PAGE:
By: Muneeb Arshid & Samar Khan
Well, here we have it, the most anticipated film of the summer! Yeah, right. The latest addition to the DC Extended Universe (DCEU) can easily be summed up by the title of this review. A colossal disappointment, but one that wasn’t wholly unexpected. This entire experiment from Warner Bros. to rival the Marvel Cinematic Universe (MCU) is seemingly turning into a disaster with their comic book universe.
Both Man of Steel and Batman V. Superman: Dawn of Justice were at best average with the latter requiring an extended cut just to make it justifiable. As co-reviewer Samar Khan can attest to, the Ultimate Cut made BvS an exponentially better film but that’s not something you want to have to wait for in the case of every film. So what’s going with Suicide Squad after such a great pre-release in terms of trailers and features that had fans excited, (we even did a featurette for the trailer introducing the characters)? Was it all too good to be true? The answer is a resounding yes (Samar Khan periodically offers his thoughts throughout the review so enjoy!).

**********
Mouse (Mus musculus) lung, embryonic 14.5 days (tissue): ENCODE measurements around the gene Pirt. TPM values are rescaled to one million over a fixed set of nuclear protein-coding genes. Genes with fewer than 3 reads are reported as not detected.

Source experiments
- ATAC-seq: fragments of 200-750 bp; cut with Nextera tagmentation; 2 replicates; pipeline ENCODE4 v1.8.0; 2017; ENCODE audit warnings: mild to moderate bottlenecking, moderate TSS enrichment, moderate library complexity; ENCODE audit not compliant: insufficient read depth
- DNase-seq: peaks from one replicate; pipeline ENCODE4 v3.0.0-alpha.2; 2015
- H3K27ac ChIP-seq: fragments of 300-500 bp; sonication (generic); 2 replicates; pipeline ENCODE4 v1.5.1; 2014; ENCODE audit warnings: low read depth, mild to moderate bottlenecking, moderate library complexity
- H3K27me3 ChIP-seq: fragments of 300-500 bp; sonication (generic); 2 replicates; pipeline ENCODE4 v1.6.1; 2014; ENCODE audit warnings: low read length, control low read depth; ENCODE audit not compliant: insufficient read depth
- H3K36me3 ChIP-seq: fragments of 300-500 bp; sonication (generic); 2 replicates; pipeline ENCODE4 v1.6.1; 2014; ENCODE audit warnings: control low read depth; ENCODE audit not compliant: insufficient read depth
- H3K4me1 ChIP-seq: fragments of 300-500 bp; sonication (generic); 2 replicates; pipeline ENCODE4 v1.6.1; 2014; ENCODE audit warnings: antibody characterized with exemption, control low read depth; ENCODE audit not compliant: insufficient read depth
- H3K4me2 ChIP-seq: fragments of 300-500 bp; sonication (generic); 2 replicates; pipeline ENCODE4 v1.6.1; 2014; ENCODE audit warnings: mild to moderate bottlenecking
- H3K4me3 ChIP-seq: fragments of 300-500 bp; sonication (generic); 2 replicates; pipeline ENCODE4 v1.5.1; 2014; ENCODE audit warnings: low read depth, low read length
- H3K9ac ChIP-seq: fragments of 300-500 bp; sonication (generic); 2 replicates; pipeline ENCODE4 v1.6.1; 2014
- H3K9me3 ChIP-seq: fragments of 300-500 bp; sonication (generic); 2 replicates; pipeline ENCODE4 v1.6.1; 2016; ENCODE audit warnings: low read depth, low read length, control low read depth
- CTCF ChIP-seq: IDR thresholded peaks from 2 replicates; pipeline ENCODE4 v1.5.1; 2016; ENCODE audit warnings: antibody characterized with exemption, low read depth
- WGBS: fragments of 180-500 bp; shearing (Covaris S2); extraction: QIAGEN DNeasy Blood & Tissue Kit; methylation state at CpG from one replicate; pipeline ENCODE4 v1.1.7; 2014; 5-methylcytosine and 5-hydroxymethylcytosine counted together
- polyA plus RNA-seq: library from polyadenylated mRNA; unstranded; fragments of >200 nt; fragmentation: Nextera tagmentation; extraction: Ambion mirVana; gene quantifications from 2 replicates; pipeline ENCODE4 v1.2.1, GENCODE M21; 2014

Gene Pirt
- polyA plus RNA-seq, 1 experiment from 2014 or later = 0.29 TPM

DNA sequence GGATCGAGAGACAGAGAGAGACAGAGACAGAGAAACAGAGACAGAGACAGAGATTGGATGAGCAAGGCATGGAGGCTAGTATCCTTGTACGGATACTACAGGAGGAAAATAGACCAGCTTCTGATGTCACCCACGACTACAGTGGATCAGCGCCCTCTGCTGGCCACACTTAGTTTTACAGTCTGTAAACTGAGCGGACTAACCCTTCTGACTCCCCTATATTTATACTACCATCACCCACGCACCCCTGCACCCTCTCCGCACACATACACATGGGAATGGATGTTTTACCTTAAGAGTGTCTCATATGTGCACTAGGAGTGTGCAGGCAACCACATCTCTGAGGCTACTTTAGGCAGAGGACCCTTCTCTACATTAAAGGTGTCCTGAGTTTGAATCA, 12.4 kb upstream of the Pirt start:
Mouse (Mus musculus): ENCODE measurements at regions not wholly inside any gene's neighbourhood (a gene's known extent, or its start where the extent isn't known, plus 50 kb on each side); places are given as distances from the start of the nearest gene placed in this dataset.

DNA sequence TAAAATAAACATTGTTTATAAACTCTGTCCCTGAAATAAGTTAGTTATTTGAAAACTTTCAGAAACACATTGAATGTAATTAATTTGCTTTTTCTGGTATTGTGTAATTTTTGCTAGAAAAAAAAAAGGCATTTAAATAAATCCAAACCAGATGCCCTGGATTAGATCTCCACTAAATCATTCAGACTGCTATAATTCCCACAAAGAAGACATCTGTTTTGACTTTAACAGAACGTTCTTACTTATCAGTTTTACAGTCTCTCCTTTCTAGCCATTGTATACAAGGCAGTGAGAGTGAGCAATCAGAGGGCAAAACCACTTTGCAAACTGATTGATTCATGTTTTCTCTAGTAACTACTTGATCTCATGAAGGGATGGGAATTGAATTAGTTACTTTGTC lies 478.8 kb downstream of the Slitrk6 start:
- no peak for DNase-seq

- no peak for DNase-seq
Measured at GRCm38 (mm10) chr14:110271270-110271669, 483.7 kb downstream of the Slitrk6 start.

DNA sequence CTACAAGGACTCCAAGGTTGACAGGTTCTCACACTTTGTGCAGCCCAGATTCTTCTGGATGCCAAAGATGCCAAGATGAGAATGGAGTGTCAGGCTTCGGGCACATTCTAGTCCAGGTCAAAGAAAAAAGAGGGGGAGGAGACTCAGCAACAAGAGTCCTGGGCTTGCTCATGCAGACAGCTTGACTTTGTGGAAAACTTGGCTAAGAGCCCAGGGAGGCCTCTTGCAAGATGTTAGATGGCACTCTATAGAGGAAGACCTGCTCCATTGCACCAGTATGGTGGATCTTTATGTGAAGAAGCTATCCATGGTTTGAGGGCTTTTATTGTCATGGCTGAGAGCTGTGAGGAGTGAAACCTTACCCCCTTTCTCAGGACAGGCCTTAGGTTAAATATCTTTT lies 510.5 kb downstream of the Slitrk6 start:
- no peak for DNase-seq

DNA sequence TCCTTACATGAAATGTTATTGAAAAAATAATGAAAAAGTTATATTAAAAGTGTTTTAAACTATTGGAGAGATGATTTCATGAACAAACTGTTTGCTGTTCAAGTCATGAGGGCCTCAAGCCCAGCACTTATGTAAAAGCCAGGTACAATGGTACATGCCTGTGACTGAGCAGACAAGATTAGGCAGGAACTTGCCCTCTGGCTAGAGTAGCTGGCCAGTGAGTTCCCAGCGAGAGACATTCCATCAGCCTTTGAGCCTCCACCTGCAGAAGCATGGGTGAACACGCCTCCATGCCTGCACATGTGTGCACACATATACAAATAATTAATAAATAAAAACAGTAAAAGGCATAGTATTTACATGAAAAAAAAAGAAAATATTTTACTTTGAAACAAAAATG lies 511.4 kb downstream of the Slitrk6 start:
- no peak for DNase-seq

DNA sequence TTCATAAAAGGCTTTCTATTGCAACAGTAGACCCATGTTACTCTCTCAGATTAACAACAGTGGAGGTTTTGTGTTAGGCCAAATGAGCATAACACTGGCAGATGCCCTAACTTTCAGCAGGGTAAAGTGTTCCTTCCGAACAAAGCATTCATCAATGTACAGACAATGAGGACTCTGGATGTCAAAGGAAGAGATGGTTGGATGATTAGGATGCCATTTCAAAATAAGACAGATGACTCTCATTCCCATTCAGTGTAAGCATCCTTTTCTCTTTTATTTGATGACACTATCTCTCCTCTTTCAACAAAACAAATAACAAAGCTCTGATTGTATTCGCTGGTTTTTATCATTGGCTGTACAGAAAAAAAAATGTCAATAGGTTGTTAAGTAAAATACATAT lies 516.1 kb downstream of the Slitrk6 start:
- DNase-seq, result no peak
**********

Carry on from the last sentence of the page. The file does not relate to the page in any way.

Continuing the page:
Suicide Squad is the 3rd installment of the DCEU and follows on from the events of BvS (a little Batman cameo would confirm that, of course!) but introduces a massive list of characters, all collectively named… you guessed it, the Suicide Squad. They are the worst of the worst, most to all of them serving some sort of life sentence for all types of heinous crimes. What distinguishes all of them is that they are all meta-humans as well, which is one of the reasons why ARGUS head Amanda Waller (Viola Davis) chooses this team of “crooks” to be the new “good guys”. The team is led by Colonel Rick Flag (played by Joel Kinnaman in a role that was originally turned down by Tom Hardy who went on to star in the exponentially greater The Revenant). The Suicide Squad themselves are led by the expert marksman Deadshot (played by Will Smith, in one of the better acting performances in this film) and literal crazy person Ms. Harley Quinn (in a mostly good performance by Margot Robbie). Jai Courtney plays Captain Boomerang, Jay Hernandez as El Diablo, Adewale Akinnuoye-Akbaje in a weirdly comic role as Killer Croc, Karen Fukuhara as Katana, Cara Delevingne as the Enchantress and of course Jared Leto as the Joker (I’ll get to him in a bit). As you can see, a bit of a cast we got here. Problem is, apart from Will Smith, Margot Robbie and Viola Davis, the others could’ve just sat aside and not shown up, and it wouldn’t have actually mattered at all.